A study in BMJ in March 2020[xiv] found that Somali immigrants living in Stockholm Sweden make up 40% of COVID 19 related deaths at that time whilst Somalis only make up 0.84% of population. Somalis living in Sweden have extreme vitamin D deficiency due to hereditary and cultural factors (wearing the hijab), and the northern latitude decreasing UV radiation required for Vitamin D synthesis. These possible correlation or association of vitamin D deficiency may also partly explain why there is a higher prevalence of COVID19 complications and death in the BAME community although socio-economic factors and higher prevalence of metabolic disease including diabetes, cardiovascular disease and hypertension.

Vitamin D supplementation

I haven’t gone into the potential mechanisms of how vitamin D might support the immune system, and in particular against SARS-Cov-2 (via normalising ACE2 receptor levels which are downregulated when SARS-Cov-2 binds via spike protein[xv] to gain entry to our cells[xvi]), but we know that people with deficiency may have weaker innate immune response. A meta-analysis in the BMJ[xvii] looked at 25 randomised controlled studies that show that Vitamin D is protective of respiratory tract infections. Daily or weekly supplementation reduced the risk of respiratory tract infection by more than 50% in people with low base line Vitamin D levels. People with higher base line vitamin D had 10% reduced risk with supplementation.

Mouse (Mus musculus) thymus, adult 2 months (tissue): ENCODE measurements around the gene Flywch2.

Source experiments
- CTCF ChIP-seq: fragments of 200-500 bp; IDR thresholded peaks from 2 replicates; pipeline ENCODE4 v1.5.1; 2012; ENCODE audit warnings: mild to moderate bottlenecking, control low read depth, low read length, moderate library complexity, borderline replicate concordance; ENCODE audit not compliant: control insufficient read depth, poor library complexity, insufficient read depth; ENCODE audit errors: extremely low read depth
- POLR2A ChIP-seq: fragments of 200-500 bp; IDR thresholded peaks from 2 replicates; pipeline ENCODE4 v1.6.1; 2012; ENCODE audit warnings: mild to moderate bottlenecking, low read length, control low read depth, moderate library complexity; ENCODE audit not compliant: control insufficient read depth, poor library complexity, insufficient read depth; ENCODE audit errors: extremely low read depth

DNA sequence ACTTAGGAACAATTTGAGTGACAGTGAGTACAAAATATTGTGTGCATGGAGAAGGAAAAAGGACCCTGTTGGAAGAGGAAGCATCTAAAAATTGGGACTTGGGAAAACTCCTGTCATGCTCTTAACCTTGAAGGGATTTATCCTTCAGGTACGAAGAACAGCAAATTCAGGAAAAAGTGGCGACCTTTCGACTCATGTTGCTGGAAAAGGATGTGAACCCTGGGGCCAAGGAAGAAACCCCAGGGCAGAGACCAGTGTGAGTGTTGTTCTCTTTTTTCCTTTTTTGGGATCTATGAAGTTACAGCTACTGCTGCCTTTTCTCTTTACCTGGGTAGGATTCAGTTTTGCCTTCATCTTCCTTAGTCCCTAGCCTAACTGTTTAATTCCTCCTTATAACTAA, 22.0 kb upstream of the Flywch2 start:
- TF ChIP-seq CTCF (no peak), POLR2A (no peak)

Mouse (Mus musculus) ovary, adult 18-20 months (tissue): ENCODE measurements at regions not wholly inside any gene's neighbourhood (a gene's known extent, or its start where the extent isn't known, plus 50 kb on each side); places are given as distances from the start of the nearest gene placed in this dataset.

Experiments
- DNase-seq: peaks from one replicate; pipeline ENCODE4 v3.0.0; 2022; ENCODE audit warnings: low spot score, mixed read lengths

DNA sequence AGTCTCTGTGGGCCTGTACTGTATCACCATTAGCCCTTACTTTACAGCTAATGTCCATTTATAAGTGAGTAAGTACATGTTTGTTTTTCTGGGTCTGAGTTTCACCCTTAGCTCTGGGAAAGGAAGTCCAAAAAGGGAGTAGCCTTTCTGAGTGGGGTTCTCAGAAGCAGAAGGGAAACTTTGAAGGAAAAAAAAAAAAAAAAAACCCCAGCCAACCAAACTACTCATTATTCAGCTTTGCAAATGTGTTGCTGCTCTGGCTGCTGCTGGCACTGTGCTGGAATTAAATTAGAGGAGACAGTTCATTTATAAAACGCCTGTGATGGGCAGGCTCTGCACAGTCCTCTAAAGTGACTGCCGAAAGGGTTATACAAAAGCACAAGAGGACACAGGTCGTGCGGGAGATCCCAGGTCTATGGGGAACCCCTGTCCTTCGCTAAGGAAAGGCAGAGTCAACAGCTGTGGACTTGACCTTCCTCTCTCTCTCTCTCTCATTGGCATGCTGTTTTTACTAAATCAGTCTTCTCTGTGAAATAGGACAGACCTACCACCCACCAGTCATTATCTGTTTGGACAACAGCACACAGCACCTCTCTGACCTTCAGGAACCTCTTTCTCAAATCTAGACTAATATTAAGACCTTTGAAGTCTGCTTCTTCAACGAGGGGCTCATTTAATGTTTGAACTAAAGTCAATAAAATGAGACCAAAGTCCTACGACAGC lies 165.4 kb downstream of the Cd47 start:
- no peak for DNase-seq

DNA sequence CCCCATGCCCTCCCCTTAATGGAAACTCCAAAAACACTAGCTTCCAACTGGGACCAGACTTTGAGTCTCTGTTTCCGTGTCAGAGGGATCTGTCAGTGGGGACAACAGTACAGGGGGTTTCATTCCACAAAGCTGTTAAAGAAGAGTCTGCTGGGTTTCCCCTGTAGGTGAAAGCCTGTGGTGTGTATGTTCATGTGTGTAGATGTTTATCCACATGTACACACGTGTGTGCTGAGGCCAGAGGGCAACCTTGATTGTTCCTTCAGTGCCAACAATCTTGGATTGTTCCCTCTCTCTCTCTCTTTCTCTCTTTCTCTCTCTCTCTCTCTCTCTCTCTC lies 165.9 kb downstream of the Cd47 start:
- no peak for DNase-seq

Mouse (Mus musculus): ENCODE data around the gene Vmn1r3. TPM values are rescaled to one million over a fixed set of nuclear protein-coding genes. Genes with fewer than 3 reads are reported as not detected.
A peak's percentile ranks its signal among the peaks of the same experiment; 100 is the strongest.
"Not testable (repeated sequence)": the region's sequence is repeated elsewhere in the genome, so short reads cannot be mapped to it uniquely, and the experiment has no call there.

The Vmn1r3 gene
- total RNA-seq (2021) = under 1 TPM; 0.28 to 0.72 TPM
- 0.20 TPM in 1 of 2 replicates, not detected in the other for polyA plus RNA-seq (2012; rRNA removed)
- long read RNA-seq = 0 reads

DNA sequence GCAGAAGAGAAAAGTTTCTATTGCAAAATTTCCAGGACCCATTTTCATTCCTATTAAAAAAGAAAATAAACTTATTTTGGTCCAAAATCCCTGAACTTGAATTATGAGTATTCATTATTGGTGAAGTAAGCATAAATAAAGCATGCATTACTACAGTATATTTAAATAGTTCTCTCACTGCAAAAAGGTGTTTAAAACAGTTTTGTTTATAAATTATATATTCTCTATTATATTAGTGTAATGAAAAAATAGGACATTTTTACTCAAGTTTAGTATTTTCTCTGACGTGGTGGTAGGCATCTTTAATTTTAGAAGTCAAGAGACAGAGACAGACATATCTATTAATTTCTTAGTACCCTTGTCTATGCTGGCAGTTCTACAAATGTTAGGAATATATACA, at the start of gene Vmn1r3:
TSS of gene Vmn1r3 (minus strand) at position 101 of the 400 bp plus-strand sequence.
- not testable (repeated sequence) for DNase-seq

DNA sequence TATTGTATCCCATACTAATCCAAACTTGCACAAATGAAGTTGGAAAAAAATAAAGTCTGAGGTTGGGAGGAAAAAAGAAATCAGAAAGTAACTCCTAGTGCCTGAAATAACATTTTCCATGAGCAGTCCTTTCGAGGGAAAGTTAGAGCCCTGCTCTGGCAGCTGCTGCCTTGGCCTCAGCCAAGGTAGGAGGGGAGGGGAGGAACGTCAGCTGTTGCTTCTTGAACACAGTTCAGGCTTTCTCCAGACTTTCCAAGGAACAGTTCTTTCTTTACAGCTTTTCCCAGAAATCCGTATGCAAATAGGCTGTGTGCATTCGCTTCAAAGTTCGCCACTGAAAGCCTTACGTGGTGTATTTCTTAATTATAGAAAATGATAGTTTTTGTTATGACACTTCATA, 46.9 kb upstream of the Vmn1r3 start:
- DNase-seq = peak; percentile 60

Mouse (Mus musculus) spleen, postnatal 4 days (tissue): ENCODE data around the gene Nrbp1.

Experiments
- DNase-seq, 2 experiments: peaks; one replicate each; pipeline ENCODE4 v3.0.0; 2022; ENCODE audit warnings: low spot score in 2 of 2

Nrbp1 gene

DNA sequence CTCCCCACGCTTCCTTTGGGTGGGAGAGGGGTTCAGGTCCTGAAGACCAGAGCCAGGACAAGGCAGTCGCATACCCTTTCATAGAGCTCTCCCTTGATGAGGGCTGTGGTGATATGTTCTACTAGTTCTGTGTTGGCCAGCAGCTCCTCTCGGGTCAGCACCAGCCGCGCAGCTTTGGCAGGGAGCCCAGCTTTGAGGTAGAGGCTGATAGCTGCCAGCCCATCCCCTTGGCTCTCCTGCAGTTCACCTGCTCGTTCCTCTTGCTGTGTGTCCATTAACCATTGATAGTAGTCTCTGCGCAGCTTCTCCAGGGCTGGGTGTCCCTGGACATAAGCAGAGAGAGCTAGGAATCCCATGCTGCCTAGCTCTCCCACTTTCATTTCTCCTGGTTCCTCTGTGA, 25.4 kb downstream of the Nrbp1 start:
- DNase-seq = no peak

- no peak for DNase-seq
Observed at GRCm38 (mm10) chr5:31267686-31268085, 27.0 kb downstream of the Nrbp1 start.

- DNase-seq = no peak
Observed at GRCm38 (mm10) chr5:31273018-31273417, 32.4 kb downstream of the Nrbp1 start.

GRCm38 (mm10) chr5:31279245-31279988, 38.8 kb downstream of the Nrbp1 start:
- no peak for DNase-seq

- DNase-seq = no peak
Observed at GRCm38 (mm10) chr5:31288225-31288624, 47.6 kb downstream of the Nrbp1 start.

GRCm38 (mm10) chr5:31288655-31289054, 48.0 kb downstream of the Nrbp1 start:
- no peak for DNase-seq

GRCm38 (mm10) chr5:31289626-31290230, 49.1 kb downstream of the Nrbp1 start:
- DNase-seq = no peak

As Vitamin D status could impact our resilience to SARS-Cov-2 and associated complications including death[xviii], PHE has revised its advice during the COVID19 pandemic and suggested that we continue to supplement whilst we are in lockdown as we are spending more time inside. We know that 1000iu of Vitamin D increases 25-hydroxy vitamin D (active precursor) by 5 ng/ml so to ensure we are all over the threshold nearer to optimal levels of 50 to 125ng/ml, suggest taking a supplement of 3000 to 4000iu a day[xix]. Genetic factors can affect how much we absorb. In addition, there are small genetic changes in vitamin D metabolism genes called polymorphisms (SNPs)which have an effect on serum concentrations of 25-hydroxyvitamin D.

In order to cope with COVID19 pandemic, preventative measures could include vitamin D administration to high risk populations – darker skinned, older and obese adults with low sun exposure and individuals with respiratory tract infections as this is unlikely to be harmful and may be beneficial. We may also want to look at supplementing those with co-morbidities that affect risks involved with SARS-Cov-2 infection including cancer, diabetes, hypertension and cardiovascular disease. As we learn more about this novel coronavirus and how it affects our physiology, we will be able to learn how we can best protect ourselves.